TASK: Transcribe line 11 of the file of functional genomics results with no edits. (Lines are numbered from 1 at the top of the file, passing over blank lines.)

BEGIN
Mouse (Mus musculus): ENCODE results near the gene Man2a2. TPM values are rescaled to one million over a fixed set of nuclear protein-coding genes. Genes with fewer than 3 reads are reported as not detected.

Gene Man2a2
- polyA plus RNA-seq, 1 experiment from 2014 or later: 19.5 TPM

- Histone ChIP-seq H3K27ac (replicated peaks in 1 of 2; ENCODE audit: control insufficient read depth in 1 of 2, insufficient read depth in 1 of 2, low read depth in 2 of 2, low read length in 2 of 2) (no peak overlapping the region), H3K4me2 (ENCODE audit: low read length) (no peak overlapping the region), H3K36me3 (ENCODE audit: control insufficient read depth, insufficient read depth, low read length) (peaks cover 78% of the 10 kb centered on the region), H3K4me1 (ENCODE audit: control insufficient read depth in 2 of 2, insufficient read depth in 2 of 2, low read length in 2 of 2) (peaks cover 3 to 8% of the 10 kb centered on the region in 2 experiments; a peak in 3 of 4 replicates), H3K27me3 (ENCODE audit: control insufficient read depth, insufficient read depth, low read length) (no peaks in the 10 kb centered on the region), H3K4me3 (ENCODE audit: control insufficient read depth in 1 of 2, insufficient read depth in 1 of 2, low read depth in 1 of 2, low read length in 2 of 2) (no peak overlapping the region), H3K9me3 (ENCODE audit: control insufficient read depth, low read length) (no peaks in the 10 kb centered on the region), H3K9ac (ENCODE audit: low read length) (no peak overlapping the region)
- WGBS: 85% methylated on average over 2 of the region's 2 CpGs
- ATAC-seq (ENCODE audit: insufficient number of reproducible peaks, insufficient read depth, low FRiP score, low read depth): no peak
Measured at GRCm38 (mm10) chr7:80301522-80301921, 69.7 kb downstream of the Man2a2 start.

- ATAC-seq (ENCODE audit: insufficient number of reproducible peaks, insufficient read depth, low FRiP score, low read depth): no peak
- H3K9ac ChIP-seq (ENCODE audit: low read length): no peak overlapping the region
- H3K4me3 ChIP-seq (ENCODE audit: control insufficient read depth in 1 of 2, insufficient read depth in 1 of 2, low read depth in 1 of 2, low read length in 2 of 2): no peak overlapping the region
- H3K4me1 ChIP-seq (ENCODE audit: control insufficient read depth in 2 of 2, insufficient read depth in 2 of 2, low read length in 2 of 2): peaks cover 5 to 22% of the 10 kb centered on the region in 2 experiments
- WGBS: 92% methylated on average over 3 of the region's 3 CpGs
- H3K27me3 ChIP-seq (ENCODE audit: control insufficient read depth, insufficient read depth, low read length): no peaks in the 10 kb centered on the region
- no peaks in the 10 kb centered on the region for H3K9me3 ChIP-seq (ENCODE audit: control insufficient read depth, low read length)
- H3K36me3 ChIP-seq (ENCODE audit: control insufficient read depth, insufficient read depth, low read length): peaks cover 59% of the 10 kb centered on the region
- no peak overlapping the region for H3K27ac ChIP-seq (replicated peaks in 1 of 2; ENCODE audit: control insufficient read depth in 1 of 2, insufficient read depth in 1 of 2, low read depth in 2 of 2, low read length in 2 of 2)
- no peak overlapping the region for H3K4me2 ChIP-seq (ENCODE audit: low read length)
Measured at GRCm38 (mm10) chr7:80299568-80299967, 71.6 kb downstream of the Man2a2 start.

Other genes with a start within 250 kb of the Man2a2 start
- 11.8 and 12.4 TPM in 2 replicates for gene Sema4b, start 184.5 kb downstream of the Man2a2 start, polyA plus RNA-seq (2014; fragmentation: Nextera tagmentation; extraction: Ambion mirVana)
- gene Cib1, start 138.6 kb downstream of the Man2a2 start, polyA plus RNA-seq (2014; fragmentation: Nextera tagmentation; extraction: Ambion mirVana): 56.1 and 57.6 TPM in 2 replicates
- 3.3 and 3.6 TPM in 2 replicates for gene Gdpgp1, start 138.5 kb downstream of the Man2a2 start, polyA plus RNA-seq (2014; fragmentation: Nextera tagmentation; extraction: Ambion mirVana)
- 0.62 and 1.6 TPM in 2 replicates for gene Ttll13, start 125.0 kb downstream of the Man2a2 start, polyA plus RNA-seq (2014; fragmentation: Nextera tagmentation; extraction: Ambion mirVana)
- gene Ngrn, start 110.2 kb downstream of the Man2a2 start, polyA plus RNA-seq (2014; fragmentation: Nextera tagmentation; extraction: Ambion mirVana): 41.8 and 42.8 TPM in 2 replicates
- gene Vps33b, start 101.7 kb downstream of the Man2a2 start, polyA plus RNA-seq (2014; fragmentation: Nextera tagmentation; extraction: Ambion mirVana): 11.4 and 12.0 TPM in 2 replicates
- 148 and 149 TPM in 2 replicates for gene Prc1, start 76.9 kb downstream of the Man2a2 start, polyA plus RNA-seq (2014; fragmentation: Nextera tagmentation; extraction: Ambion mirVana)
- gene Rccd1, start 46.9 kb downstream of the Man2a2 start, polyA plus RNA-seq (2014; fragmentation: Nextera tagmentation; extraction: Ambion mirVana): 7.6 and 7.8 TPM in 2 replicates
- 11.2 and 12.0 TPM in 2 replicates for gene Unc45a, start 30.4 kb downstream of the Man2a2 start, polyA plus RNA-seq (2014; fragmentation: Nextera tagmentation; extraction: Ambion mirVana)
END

- H3K4me1 ChIP-seq (ENCODE audit: control insufficient read depth in 2 of 2, insufficient read depth in 2 of 2, low read length in 2 of 2): peaks cover 5 to 22% of the 10 kb centered on the region in 2 experiments